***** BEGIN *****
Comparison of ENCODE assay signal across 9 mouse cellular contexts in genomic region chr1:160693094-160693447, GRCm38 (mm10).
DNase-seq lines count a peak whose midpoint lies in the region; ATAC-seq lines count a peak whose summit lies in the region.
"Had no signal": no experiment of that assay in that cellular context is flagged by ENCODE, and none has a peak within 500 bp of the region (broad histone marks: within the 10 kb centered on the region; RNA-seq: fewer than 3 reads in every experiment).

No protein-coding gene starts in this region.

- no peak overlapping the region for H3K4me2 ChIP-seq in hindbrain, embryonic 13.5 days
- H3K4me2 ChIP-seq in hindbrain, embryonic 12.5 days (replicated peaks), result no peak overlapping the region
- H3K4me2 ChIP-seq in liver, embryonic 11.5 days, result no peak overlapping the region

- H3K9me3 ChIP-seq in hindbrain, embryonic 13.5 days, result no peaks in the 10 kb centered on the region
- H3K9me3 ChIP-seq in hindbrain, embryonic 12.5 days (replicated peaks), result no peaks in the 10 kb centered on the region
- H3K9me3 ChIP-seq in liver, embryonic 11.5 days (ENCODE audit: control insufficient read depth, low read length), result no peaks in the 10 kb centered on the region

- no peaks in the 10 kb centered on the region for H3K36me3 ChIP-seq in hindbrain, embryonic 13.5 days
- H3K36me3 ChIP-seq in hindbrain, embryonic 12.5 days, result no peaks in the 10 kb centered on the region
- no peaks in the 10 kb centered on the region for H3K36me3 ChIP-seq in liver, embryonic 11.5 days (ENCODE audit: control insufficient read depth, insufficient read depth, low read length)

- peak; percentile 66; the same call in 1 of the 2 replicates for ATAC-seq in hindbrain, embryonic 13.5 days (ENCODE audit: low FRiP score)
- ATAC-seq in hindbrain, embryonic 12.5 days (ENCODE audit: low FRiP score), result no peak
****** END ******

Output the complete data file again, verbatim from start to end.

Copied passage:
Comparison of ENCODE assay signal across 9 mouse cellular contexts in genomic region chr1:160693094-160693447, GRCm38 (mm10).
DNase-seq lines count a peak whose midpoint lies in the region; ATAC-seq lines count a peak whose summit lies in the region.
"Had no signal": no experiment of that assay in that cellular context is flagged by ENCODE, and none has a peak within 500 bp of the region (broad histone marks: within the 10 kb centered on the region; RNA-seq: fewer than 3 reads in every experiment).

No protein-coding gene starts in this region.

- no peak overlapping the region for H3K4me2 ChIP-seq in hindbrain, embryonic 13.5 days
- H3K4me2 ChIP-seq in hindbrain, embryonic 12.5 days (replicated peaks), result no peak overlapping the region
- H3K4me2 ChIP-seq in liver, embryonic 11.5 days, result no peak overlapping the region

- H3K9me3 ChIP-seq in hindbrain, embryonic 13.5 days, result no peaks in the 10 kb centered on the region
- H3K9me3 ChIP-seq in hindbrain, embryonic 12.5 days (replicated peaks), result no peaks in the 10 kb centered on the region
- H3K9me3 ChIP-seq in liver, embryonic 11.5 days (ENCODE audit: control insufficient read depth, low read length), result no peaks in the 10 kb centered on the region

- no peaks in the 10 kb centered on the region for H3K36me3 ChIP-seq in hindbrain, embryonic 13.5 days
- H3K36me3 ChIP-seq in hindbrain, embryonic 12.5 days, result no peaks in the 10 kb centered on the region
- no peaks in the 10 kb centered on the region for H3K36me3 ChIP-seq in liver, embryonic 11.5 days (ENCODE audit: control insufficient read depth, insufficient read depth, low read length)

- peak; percentile 66; the same call in 1 of the 2 replicates for ATAC-seq in hindbrain, embryonic 13.5 days (ENCODE audit: low FRiP score)
- ATAC-seq in hindbrain, embryonic 12.5 days (ENCODE audit: low FRiP score), result no peak